How an Innovative Tiny Homes Pilot Will Help Ventura County Support its Growing Unhoused Population

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With the support of several cross-sector partnerships, the Ventura County Community Foundation is ready to launch the region’s first Tiny Homes Project.

SoCal Grantmakers recently connected with Vanessa Bechtel, CEO of the Ventura County Community Foundation, to learn more about the Tiny Homes Project the foundation is piloting in Ventura County and the cross-sector partnerships that have allowed this project to emerge.

VCFF Board of Directors and staff have led the Ventura County Community Foundation since 2015, focusing on local community needs and the long-term success of Ventura County. Today, VCCF has two main priorities: to serve as a philanthropic consulting office to support their donor community and provide local leadership to help elevate and address regional needs. VCCF community leadership initiatives have included work on the census, vaccination outreach and education, environmental work, early childhood education, and more. Vanessa has also prioritized forging strategic partnerships with donors, philanthropic partners, and government members to better serve the Ventura County community.

Vanessa recognizes SoCal Grantmakers as a vital strategic partner and has collaborated with SCG for over seven years. She is a member of the SCG Public Policy Advisory Committee and a frequent participant in Foundations on the Hill (FOTH), an annual event where funders engage and share their efforts with elected leaders in Congress. Thanks to the leadership of the VCCF Board of Directors, donors, and nonprofit leaders, during FOTH 2021, the community foundation secured the needed support for the Tiny Homes Project in Ventura County — an innovative pilot program that seeks to support the region’s growing unhoused population.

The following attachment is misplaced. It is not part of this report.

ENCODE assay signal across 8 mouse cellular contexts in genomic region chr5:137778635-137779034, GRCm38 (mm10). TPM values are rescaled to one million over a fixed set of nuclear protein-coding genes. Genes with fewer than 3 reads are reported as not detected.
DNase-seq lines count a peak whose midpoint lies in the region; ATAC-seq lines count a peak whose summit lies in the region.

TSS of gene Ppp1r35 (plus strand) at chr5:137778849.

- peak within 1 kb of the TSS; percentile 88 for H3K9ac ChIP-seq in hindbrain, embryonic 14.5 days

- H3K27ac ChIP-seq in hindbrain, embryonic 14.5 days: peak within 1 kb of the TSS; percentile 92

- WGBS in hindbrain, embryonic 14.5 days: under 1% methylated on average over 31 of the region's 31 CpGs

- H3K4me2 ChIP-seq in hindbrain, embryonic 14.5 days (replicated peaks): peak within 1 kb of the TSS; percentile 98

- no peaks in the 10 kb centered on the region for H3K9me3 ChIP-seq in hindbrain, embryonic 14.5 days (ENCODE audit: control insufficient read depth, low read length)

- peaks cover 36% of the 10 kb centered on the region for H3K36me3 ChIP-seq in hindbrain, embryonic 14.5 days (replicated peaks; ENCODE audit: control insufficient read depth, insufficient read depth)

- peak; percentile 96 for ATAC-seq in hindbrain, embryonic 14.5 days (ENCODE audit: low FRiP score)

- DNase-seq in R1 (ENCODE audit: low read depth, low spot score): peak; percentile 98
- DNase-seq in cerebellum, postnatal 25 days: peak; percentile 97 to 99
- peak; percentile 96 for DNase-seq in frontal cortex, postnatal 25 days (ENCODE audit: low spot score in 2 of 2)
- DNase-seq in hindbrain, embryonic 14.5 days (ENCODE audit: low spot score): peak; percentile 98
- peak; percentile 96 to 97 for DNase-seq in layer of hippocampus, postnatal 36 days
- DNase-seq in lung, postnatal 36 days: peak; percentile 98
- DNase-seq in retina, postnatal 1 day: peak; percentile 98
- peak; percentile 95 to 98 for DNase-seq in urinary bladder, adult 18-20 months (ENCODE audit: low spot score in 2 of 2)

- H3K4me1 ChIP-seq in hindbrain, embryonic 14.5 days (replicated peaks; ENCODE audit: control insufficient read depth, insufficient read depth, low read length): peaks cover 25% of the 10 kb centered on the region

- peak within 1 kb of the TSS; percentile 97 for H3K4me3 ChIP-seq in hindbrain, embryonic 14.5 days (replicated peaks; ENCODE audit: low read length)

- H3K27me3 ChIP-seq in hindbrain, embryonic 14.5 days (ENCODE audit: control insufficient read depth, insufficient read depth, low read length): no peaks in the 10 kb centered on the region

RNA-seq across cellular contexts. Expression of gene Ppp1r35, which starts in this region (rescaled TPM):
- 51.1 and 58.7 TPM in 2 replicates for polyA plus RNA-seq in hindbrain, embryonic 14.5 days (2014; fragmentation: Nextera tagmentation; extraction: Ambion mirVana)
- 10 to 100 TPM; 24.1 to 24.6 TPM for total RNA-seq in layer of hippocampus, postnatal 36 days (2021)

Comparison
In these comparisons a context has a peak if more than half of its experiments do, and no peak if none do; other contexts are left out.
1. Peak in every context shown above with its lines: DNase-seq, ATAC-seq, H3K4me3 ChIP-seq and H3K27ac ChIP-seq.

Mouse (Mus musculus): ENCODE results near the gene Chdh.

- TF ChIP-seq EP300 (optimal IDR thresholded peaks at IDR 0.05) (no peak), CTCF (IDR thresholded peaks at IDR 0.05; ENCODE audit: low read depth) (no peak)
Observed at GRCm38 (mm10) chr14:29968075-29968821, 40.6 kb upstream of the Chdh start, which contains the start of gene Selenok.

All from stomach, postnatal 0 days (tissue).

An Innovative Idea to Serve a Growing Unhoused Population
Over the past decade, Ventura County has seen an increase in housing instability and homelessness due to a consistent decline in residents’ financial situations since the Great Recession. The challenges of the COVID pandemic have only exacerbated housing instability. Before this year, Ventura County had fewer than 30 beds for emergency housing, most of which provide residents with little security and limited flexibility and support for the services they need. The issue felt overwhelming to Vanessa, and she questioned the level of impact VCCF could have given the cost of housing developments averaging $30 million in the county. After being introduced to a story on a Tiny Homes Project in Los Angeles by a VCCF Board member, the organization took the initiative to connect with the nonprofit service provider and the builder of the homes. After researching and touring the facility, they learned that they could build tiny houses for a fraction of the cost of the typical developments in the county.

Building Partnerships to Get the Pilot Off the Ground
As the VCCF team collected more information on the Tiny Homes Project, they realized they would need a coalition of partners to bring the pilot to life. The Ventura County Donor Peer Network members were vital to helping to lift this off the ground from the beginning and quickly rallied to fund the pilot program in its entirety. With funding secured, Vanessa then turned to a local nonprofit, the Ventura County Family Justice Center, to learn how they manage to bring together an assortment of social service providers — law enforcement, the district attorneys, childcare, capacity, case management for victims of domestic violence and human trafficking — while housing all programming under one roof. Given the Ventura County Family Justice Center’s vast experience, they became essential partners and helped the VCCF co-design the pilot project.